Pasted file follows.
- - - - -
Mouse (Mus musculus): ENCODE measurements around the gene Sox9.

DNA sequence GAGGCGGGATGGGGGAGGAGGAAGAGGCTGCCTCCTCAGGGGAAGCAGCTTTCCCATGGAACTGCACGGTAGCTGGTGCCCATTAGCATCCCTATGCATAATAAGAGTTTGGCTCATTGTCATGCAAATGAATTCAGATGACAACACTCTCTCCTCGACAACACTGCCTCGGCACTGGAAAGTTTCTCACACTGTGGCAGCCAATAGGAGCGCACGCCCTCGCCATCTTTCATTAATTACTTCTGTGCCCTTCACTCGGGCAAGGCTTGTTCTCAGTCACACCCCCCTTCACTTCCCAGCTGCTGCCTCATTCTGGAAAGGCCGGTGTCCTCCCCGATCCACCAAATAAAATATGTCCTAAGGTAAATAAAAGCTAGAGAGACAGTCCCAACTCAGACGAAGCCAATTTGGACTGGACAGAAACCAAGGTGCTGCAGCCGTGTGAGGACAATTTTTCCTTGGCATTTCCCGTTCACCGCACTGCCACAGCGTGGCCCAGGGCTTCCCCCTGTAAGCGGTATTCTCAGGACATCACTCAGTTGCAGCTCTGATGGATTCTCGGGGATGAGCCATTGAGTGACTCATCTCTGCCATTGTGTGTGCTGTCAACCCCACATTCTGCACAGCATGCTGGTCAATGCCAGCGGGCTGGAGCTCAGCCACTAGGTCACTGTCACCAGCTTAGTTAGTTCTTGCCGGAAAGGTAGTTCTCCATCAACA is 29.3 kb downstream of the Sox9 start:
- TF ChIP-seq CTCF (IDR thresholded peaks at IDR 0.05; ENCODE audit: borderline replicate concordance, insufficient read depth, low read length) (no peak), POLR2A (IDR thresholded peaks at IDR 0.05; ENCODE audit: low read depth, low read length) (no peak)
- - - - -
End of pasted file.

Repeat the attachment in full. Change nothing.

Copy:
Mouse (Mus musculus): ENCODE measurements around the gene Sox9.

DNA sequence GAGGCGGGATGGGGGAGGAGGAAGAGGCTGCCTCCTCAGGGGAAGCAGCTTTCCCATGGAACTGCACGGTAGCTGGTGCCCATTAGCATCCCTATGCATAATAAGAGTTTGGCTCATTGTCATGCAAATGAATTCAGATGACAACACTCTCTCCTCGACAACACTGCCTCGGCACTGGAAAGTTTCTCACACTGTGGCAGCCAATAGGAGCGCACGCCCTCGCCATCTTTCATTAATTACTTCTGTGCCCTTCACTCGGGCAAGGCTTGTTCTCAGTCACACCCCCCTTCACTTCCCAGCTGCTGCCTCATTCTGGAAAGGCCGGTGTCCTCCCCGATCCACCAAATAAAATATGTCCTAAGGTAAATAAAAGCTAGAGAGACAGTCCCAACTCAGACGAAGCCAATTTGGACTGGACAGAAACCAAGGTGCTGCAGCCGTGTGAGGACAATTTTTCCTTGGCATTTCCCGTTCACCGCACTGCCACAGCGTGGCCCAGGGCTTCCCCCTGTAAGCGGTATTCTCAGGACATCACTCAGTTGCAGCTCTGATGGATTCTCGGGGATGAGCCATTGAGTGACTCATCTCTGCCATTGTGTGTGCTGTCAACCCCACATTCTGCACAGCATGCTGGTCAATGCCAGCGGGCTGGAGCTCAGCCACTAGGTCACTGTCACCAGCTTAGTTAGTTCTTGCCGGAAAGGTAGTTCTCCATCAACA is 29.3 kb downstream of the Sox9 start:
- TF ChIP-seq CTCF (IDR thresholded peaks at IDR 0.05; ENCODE audit: borderline replicate concordance, insufficient read depth, low read length) (no peak), POLR2A (IDR thresholded peaks at IDR 0.05; ENCODE audit: low read depth, low read length) (no peak)